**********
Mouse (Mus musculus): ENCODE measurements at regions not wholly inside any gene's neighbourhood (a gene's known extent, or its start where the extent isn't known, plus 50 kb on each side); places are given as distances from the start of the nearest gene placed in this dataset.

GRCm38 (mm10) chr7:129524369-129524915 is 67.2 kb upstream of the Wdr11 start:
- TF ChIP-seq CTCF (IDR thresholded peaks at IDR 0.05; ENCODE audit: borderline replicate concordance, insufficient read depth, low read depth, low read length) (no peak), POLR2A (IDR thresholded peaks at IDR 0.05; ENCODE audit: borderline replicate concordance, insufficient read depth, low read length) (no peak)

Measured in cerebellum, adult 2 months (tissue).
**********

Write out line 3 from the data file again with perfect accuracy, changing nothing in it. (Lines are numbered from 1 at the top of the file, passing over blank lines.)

- TF ChIP-seq CTCF (IDR thresholded peaks at IDR 0.05; ENCODE audit: borderline replicate concordance, insufficient read depth, low read depth, low read length) (no peak), POLR2A (IDR thresholded peaks at IDR 0.05; ENCODE audit: borderline replicate concordance, insufficient read depth, low read length) (no peak)